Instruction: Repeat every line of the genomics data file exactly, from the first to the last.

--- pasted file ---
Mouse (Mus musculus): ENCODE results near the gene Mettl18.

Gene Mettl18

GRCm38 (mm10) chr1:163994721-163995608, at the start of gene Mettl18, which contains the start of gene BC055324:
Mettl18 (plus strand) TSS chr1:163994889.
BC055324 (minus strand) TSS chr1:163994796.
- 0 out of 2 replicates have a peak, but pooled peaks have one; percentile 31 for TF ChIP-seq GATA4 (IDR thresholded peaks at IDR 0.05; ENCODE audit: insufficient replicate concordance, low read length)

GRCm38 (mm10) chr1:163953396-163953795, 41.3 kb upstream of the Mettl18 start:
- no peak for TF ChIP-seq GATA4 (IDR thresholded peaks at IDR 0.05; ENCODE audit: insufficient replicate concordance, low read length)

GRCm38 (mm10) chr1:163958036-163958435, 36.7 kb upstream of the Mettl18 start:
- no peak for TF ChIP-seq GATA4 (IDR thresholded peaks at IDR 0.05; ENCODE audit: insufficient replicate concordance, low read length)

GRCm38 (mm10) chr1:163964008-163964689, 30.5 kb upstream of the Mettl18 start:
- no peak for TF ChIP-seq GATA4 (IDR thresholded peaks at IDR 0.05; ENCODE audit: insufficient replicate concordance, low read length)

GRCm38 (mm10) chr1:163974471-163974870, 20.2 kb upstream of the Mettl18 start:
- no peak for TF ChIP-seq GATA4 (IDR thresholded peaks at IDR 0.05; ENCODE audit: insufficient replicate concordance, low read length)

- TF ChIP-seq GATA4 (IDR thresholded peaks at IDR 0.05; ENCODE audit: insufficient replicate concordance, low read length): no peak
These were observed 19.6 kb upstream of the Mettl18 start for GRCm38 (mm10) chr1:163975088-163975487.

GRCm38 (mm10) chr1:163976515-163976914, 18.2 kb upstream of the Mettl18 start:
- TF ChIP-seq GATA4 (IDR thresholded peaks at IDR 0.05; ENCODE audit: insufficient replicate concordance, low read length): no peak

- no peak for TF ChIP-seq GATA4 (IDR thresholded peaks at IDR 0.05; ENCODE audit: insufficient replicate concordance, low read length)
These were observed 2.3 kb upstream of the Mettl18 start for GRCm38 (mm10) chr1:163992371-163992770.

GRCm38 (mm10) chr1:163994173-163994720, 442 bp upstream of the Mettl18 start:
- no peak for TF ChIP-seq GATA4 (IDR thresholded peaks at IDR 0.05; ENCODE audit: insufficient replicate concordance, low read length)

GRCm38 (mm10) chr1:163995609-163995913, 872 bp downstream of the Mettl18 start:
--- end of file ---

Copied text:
Mouse (Mus musculus): ENCODE results near the gene Mettl18.

Gene Mettl18

GRCm38 (mm10) chr1:163994721-163995608, at the start of gene Mettl18, which contains the start of gene BC055324:
Mettl18 (plus strand) TSS chr1:163994889.
BC055324 (minus strand) TSS chr1:163994796.
- 0 out of 2 replicates have a peak, but pooled peaks have one; percentile 31 for TF ChIP-seq GATA4 (IDR thresholded peaks at IDR 0.05; ENCODE audit: insufficient replicate concordance, low read length)

GRCm38 (mm10) chr1:163953396-163953795, 41.3 kb upstream of the Mettl18 start:
- no peak for TF ChIP-seq GATA4 (IDR thresholded peaks at IDR 0.05; ENCODE audit: insufficient replicate concordance, low read length)

GRCm38 (mm10) chr1:163958036-163958435, 36.7 kb upstream of the Mettl18 start:
- no peak for TF ChIP-seq GATA4 (IDR thresholded peaks at IDR 0.05; ENCODE audit: insufficient replicate concordance, low read length)

GRCm38 (mm10) chr1:163964008-163964689, 30.5 kb upstream of the Mettl18 start:
- no peak for TF ChIP-seq GATA4 (IDR thresholded peaks at IDR 0.05; ENCODE audit: insufficient replicate concordance, low read length)

GRCm38 (mm10) chr1:163974471-163974870, 20.2 kb upstream of the Mettl18 start:
- no peak for TF ChIP-seq GATA4 (IDR thresholded peaks at IDR 0.05; ENCODE audit: insufficient replicate concordance, low read length)

- TF ChIP-seq GATA4 (IDR thresholded peaks at IDR 0.05; ENCODE audit: insufficient replicate concordance, low read length): no peak
These were observed 19.6 kb upstream of the Mettl18 start for GRCm38 (mm10) chr1:163975088-163975487.

GRCm38 (mm10) chr1:163976515-163976914, 18.2 kb upstream of the Mettl18 start:
- TF ChIP-seq GATA4 (IDR thresholded peaks at IDR 0.05; ENCODE audit: insufficient replicate concordance, low read length): no peak

- no peak for TF ChIP-seq GATA4 (IDR thresholded peaks at IDR 0.05; ENCODE audit: insufficient replicate concordance, low read length)
These were observed 2.3 kb upstream of the Mettl18 start for GRCm38 (mm10) chr1:163992371-163992770.

GRCm38 (mm10) chr1:163994173-163994720, 442 bp upstream of the Mettl18 start:
- no peak for TF ChIP-seq GATA4 (IDR thresholded peaks at IDR 0.05; ENCODE audit: insufficient replicate concordance, low read length)

GRCm38 (mm10) chr1:163995609-163995913, 872 bp downstream of the Mettl18 start: